The real Britain encompasses encompasses both 'Murray mania' and a widespread sense that England is being shabbily treated by both of the Unions of which it is a part. As difficult as it may be for some to believe, many millions share both sentiments without feeling any sense of internal contradiction. The politicisation of English identity cannot be wished away and denial will certainly not suffice. But neither is to urge engagement some kind of counsel of despair. The left need not fear the growth of England as a political nation.

Richard Wyn Jones is Director of the Wales Governance Centre at Cardiff University. He is the co-author of England and its Two Unions: An Anatomy of a Nation and its Discontents, which was published this week  by IPPR

The St George flag is seen flying above 10 Downing St on Saint George's Day. Photograph: Getty Images.

Richard Wyn Jones is Director of the Wales Governance Centre at Cardiff University

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Sadiq Khan likely to be most popular Labour leader, YouGov finds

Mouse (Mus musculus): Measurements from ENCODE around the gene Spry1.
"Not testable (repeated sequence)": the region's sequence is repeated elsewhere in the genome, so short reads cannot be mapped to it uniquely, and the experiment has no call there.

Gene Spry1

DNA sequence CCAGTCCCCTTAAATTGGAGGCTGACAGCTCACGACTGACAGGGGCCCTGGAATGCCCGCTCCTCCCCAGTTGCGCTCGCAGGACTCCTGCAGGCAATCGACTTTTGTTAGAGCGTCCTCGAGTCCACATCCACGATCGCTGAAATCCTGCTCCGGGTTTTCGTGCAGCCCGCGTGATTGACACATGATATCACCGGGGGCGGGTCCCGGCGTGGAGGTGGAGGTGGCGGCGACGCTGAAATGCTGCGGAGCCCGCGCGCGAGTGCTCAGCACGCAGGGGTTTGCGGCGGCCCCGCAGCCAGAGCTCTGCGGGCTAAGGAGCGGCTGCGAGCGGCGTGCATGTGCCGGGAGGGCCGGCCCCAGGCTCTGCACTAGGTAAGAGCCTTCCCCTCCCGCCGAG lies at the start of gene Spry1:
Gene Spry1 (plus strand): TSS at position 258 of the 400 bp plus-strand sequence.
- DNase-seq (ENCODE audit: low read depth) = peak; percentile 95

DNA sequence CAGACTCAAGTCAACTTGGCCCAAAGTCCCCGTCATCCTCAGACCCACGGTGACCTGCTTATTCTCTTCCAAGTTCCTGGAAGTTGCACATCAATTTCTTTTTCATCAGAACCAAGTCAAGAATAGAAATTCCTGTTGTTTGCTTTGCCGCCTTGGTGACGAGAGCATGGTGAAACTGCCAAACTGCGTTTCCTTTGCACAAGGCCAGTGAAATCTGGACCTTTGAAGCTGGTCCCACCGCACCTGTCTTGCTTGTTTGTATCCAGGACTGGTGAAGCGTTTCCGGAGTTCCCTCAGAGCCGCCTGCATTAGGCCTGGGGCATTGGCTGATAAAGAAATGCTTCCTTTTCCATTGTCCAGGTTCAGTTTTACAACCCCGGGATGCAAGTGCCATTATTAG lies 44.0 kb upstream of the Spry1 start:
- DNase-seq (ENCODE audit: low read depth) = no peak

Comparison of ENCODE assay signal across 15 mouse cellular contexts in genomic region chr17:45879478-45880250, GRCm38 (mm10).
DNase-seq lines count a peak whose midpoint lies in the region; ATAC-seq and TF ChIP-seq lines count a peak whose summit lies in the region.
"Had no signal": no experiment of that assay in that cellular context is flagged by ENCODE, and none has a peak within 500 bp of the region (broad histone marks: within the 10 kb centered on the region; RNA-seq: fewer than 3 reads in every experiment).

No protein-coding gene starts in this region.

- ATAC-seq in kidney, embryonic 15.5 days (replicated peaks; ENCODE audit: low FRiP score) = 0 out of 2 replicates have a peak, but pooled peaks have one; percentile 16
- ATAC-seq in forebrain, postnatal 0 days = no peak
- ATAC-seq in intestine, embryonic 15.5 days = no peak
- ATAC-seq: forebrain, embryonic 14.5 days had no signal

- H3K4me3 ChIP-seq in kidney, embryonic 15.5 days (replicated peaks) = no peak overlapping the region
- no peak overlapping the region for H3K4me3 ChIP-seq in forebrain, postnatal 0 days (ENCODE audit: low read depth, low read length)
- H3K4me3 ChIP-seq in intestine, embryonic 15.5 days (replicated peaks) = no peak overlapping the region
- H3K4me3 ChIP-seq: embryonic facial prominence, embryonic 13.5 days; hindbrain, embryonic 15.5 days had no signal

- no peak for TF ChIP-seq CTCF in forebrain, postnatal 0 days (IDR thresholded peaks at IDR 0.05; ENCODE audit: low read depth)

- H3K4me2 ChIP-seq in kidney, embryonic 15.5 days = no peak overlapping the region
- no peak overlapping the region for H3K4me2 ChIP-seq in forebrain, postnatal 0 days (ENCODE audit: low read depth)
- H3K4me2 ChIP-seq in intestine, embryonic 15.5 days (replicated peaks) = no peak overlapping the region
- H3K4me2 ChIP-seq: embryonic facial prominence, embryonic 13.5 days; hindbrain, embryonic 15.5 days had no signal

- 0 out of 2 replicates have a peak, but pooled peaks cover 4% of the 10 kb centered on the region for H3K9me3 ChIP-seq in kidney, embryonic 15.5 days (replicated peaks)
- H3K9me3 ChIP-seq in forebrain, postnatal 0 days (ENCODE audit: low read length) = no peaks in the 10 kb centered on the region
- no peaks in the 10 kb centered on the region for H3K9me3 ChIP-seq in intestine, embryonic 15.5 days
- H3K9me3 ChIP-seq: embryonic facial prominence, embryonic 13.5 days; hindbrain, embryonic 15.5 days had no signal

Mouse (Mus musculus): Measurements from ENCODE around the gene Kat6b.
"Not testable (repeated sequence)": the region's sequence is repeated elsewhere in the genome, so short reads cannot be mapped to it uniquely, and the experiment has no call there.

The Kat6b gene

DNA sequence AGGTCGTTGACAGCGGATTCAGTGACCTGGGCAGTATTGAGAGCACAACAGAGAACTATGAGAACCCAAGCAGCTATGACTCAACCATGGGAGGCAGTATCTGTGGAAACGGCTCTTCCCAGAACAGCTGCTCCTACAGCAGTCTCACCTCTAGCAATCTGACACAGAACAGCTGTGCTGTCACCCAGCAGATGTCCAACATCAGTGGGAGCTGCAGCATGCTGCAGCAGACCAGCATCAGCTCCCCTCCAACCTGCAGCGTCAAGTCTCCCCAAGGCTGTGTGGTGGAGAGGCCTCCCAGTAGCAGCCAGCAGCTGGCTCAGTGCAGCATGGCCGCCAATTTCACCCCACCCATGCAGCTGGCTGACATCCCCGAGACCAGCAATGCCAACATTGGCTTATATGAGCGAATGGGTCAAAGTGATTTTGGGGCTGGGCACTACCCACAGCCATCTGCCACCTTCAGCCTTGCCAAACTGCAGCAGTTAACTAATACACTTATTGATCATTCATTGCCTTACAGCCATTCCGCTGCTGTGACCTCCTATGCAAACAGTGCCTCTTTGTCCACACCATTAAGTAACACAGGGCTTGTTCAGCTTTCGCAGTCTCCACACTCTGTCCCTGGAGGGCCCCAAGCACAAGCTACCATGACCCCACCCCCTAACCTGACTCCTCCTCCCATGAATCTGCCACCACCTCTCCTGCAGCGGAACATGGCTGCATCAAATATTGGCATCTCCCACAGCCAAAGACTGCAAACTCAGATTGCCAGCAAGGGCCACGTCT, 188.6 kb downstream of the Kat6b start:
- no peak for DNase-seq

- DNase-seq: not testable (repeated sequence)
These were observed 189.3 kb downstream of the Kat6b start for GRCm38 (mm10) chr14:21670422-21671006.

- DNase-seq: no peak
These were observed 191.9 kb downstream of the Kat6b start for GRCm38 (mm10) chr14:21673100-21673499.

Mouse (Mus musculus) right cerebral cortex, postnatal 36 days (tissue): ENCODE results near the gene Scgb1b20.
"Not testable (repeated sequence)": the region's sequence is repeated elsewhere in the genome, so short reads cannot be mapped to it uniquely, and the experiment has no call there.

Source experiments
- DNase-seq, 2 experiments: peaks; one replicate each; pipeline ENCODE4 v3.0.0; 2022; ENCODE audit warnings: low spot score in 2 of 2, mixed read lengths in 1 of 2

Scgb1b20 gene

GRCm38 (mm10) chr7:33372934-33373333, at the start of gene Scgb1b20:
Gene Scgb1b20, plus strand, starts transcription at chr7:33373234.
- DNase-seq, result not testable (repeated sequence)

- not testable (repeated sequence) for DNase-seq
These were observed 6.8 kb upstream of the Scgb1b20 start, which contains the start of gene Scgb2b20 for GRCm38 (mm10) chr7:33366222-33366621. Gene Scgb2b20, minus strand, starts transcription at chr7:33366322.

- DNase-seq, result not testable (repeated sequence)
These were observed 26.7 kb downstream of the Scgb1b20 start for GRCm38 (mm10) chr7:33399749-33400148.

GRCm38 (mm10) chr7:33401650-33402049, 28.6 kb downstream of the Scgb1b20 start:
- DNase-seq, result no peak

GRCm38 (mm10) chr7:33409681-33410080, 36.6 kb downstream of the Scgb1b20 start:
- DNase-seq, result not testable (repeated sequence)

The Mayor of London was unusual in being both well-known, and not hated. 

Sadiq Khan is the Labour politician most likely to be popular as a party leader, a YouGov survey has suggested.

The pollsters looked at prominent Labour politicians and asked the public about two factors - their awareness of the individual, and how much they liked them. 

For most Labour politicians, being well-known also correlated with being disliked. A full 94 per cent of respondents had heard of Jeremy Corbyn, the current Labour leader. But when those who liked him were balanced out against those who did, his net likeability rating was -40, the lowest of any of the Labour cohort. 

By contast, the Labour backbencher and former army man Dan Jarvis was the most popular, with a net likeability rating of -1. But he also was one of the least well-known.

Just four politicians managed to straddle the sweet spot of being less disliked and more well-known. These included former Labour leadership contestants Yvette Cooper, Andy Burnham, and Hilary Benn. 

But the man who beat them all was Sadiq Khan, the Mayor of Lodon. 

YouGov's Chris Curtis said that in terms of likeability Khan "outstrips almost everyone else". But since Khan only took up his post last year, he is unlikely to be able to run in an imminent Labour contest.